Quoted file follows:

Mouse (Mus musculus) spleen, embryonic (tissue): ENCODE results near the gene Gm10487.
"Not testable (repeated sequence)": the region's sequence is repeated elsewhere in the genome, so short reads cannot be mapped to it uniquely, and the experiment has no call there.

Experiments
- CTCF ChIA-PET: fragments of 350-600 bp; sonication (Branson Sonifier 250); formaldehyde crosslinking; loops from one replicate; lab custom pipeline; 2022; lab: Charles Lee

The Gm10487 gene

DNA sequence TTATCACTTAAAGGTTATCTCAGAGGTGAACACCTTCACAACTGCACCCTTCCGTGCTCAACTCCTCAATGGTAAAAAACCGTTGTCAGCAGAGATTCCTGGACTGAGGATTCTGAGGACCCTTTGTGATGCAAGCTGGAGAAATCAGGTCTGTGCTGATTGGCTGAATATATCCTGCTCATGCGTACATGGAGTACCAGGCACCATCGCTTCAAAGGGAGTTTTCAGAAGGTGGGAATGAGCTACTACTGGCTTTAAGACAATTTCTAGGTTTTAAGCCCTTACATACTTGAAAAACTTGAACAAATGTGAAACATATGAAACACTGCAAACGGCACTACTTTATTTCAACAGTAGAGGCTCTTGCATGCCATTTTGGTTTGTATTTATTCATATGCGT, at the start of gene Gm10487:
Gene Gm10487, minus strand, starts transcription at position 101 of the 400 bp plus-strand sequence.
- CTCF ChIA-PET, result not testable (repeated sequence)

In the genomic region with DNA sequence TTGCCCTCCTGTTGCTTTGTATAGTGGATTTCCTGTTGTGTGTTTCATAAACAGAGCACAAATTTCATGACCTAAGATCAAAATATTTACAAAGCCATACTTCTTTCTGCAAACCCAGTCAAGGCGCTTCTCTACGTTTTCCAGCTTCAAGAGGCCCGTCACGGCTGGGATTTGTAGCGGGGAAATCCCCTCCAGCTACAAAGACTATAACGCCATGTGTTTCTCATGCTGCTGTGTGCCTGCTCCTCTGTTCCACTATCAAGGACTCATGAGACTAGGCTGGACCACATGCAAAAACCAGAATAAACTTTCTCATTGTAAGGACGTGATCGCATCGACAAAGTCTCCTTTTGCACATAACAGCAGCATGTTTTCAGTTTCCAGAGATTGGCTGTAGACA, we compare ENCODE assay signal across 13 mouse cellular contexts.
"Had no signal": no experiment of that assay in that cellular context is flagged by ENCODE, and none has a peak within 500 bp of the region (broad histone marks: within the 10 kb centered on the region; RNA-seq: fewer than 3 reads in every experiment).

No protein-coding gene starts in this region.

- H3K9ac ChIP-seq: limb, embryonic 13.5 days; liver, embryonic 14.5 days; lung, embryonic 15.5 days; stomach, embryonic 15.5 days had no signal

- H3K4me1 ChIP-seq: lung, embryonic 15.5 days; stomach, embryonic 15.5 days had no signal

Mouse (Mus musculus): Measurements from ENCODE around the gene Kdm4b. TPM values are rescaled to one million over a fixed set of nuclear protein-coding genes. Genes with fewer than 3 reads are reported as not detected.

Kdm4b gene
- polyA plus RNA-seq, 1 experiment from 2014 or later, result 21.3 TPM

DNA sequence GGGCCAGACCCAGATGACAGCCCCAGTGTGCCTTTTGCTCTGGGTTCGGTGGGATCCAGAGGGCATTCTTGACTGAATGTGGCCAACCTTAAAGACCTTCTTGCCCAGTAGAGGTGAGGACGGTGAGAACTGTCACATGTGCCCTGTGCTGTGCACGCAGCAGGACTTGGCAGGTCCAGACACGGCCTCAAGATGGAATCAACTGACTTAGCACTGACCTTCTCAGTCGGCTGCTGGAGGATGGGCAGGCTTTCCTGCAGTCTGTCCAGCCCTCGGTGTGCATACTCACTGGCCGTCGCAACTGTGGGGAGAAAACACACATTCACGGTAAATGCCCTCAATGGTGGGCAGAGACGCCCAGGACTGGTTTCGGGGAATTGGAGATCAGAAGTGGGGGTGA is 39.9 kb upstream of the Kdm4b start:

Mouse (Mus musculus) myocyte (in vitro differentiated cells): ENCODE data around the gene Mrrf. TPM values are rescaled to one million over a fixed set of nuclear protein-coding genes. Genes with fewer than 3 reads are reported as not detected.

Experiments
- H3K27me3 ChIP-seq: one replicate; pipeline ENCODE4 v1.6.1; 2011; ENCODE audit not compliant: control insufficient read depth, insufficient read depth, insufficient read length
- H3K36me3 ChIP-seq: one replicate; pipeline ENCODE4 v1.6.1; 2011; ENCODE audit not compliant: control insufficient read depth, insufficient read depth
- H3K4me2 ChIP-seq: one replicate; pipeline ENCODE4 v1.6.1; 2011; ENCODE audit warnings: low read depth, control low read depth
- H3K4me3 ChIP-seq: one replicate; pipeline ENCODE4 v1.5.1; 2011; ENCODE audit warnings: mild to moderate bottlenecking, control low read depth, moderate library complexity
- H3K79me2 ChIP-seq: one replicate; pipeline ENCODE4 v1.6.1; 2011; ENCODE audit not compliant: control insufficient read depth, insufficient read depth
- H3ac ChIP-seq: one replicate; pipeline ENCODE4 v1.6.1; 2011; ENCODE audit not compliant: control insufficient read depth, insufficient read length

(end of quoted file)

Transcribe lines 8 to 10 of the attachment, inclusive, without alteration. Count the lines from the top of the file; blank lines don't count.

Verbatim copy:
- CTCF ChIA-PET, result not testable (repeated sequence)

In the genomic region with DNA sequence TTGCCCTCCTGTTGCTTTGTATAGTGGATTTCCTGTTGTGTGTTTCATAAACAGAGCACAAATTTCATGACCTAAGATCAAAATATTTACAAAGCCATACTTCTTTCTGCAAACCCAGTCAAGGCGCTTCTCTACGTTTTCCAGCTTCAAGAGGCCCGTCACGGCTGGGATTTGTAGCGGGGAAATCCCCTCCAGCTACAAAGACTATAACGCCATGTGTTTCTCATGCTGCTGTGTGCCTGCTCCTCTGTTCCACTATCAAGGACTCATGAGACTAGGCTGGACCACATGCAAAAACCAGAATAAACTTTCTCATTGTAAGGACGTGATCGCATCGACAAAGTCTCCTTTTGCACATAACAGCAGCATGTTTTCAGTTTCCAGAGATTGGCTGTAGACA, we compare ENCODE assay signal across 13 mouse cellular contexts.
"Had no signal": no experiment of that assay in that cellular context is flagged by ENCODE, and none has a peak within 500 bp of the region (broad histone marks: within the 10 kb centered on the region; RNA-seq: fewer than 3 reads in every experiment).